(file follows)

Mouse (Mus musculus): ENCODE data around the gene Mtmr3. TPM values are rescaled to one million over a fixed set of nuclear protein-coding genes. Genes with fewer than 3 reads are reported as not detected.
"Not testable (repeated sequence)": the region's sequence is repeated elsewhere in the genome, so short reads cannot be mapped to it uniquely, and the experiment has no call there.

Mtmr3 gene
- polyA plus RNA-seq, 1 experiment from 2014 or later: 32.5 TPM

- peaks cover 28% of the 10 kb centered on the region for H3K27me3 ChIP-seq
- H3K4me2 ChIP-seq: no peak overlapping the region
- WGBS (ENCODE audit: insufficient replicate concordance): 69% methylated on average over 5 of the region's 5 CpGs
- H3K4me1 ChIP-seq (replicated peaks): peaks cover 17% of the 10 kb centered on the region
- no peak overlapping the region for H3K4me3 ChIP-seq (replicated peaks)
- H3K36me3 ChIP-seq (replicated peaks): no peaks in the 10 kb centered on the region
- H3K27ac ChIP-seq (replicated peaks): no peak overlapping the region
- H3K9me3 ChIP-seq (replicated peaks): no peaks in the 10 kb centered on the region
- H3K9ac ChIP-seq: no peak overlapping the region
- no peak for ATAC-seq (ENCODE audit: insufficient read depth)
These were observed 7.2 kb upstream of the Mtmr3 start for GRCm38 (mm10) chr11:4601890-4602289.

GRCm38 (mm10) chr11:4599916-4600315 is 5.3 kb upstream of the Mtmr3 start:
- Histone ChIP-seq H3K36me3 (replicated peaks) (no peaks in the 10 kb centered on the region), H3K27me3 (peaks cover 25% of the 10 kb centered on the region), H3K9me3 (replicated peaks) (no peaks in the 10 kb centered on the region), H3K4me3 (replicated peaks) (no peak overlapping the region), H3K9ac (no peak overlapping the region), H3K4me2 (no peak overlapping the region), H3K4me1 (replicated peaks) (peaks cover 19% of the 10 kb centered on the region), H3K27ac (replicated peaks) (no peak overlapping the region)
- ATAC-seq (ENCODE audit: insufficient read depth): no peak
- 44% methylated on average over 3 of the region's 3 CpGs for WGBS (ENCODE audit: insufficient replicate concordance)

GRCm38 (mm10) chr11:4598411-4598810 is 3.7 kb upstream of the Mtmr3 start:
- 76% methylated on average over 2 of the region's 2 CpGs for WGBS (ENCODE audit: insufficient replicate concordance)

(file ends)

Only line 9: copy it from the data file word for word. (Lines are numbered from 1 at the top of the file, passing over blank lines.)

- no peak overlapping the region for H3K4me3 ChIP-seq (replicated peaks)